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An endowment is a gift. It might be money given to an institution like a college. Or, an endowment might be a natural gift, say of a physical attribute or a talent. If you lack the endowment of musical talent, you could play the tambourine.

To endow means "to give or bequeath," and the background of the word endowment goes back to the 15th Century, where it was used to refer to money or property that is given to an institution. An example can be found in the National Endowment for the Arts, an organization dedicated to providing grants to fund artistic endeavors. Your natural endowments — speed, agility, endurance — make you an excellent soccer player. If only you could wake up in time for practice.

Choose your words

Caught between words? Learn how to make the right choice.

than/ then

Than compares things, but then is all about time. They sound similar and were even spelled the same until the 1700s. Not anymore! Vive la difference!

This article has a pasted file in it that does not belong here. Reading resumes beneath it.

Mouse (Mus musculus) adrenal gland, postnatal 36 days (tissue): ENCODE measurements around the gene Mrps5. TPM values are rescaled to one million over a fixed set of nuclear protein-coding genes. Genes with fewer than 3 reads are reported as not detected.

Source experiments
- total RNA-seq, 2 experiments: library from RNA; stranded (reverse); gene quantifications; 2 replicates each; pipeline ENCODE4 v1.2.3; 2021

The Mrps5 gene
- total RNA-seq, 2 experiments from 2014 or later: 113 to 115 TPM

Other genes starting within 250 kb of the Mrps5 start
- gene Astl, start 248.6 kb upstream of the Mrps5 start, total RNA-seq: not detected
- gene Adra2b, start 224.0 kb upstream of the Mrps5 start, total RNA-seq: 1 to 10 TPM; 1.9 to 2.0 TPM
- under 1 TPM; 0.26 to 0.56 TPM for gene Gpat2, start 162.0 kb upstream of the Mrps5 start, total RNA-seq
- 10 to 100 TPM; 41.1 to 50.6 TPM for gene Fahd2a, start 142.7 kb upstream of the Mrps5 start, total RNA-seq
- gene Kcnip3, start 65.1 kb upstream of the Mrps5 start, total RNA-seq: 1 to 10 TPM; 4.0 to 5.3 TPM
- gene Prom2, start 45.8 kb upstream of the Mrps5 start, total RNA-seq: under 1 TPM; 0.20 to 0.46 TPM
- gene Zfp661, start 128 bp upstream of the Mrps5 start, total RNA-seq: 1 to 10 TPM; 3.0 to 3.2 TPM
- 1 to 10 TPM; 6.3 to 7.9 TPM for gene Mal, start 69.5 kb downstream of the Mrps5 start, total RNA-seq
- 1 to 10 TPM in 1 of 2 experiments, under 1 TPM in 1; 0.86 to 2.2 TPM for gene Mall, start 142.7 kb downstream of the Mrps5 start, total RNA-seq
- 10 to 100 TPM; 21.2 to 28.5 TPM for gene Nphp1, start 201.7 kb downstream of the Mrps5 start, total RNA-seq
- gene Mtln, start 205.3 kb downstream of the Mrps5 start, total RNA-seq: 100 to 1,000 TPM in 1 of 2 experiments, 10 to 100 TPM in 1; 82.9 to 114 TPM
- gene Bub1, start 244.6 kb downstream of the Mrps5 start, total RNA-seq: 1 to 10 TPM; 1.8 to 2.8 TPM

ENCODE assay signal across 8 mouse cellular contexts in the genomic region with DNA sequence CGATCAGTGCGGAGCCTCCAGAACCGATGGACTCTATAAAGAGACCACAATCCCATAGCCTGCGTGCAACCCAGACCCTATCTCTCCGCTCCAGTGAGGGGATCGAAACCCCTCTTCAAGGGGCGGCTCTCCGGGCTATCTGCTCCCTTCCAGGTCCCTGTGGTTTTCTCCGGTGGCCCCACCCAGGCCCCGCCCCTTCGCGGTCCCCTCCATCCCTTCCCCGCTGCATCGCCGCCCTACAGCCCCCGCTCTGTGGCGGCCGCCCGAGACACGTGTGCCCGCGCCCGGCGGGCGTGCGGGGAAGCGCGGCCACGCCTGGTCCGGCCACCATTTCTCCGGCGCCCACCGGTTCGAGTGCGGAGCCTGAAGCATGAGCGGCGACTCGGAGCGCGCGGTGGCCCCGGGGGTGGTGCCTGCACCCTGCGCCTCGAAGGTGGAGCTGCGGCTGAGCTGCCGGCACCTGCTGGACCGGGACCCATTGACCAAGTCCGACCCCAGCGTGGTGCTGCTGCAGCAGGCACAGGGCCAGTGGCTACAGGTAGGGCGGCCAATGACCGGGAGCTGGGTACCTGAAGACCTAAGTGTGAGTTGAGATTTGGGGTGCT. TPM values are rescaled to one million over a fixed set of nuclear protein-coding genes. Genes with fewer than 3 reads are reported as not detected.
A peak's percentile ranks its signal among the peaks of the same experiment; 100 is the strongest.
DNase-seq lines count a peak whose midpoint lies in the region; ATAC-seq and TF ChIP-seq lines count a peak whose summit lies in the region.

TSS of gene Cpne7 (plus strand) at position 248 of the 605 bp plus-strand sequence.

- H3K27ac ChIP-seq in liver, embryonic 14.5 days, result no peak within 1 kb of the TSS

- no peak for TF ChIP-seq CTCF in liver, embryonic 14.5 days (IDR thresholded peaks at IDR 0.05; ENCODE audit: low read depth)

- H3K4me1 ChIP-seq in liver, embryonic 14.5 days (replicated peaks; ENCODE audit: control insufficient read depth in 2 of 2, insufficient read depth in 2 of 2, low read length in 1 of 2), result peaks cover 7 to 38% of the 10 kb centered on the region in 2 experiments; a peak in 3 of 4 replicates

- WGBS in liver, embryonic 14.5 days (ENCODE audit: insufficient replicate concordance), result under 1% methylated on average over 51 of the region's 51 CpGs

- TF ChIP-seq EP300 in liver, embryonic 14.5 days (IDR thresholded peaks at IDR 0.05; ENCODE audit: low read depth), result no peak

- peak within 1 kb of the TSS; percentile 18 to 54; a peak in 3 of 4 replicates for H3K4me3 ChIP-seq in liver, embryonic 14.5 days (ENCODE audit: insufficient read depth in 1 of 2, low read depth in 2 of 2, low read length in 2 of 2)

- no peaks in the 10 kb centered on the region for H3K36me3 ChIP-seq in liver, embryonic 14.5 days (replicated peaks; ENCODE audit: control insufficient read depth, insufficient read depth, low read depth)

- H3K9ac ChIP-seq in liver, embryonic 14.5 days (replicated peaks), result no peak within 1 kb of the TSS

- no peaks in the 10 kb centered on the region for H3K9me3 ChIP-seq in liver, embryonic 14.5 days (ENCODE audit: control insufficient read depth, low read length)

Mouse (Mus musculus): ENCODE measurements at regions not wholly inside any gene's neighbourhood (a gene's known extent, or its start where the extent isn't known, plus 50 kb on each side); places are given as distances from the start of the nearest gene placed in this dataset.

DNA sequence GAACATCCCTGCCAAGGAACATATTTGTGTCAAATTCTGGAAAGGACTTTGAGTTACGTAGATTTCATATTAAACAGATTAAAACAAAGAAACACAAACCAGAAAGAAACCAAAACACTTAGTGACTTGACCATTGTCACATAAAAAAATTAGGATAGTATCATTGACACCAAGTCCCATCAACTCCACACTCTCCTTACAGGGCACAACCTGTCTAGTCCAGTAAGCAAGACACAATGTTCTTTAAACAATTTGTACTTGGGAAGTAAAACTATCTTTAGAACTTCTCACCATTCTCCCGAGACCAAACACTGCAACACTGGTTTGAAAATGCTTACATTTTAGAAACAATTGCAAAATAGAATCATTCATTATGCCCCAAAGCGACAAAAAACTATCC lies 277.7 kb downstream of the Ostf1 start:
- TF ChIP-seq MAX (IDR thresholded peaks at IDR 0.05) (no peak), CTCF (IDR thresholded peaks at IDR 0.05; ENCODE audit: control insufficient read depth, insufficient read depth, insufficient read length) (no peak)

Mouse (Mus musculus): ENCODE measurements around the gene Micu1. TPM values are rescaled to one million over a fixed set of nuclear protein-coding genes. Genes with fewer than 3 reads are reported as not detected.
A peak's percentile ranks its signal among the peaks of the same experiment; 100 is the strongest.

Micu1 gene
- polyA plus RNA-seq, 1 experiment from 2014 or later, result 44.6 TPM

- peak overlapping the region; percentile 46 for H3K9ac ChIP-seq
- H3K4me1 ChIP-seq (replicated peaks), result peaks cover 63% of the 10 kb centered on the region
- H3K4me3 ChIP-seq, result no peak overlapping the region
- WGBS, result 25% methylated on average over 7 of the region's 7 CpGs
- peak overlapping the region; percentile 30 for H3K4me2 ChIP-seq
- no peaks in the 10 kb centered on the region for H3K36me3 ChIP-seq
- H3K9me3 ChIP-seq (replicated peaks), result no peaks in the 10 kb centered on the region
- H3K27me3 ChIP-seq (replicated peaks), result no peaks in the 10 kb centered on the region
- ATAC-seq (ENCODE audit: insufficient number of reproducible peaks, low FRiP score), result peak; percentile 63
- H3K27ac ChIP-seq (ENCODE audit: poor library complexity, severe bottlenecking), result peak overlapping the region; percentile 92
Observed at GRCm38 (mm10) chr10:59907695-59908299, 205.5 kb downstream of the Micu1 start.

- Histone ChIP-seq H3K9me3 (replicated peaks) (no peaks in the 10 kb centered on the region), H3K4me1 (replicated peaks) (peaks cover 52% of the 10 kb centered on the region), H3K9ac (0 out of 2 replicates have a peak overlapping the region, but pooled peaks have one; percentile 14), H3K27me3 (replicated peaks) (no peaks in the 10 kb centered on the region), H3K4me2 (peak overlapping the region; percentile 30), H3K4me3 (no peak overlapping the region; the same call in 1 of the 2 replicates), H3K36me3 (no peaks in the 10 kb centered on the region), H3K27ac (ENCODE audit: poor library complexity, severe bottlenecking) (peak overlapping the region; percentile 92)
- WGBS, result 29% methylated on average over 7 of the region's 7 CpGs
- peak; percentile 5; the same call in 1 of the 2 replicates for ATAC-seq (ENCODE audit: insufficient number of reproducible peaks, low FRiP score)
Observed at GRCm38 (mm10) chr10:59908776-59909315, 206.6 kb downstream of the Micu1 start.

inflammable/ inflammatory

Inflammable and inflammatory can be confused with one another, but they also offer their own source of confusion with the prefix in-.

luxuriant/ luxurious

In yet another attempt to reduce English to features and selling points, advertisers often use luxuriant to describe their products or services.

their/ there/ they're

How do you comfort grammar snobs? Pat them on the back and say, their, there. You see, they're easily comforted, but you have to get it in writing because those words sound alike. Their shows possession (their car is on fire), there is a direction (there is the burning car), and they're is short for "they are" (they're driving into the lake). read more...

affect/ effect

Choosing between affect and effect can be scary. Think of Edgar Allan Poe and his RAVEN: Remember Affect Verb Effect Noun. You can't affect the creepy poem by reading it, but you can enjoy the effect of a talking bird. read more...

turbid/ turgid

Turbid can refer to something thick with suspended matter, while turgid means swollen or bombastic. read more...

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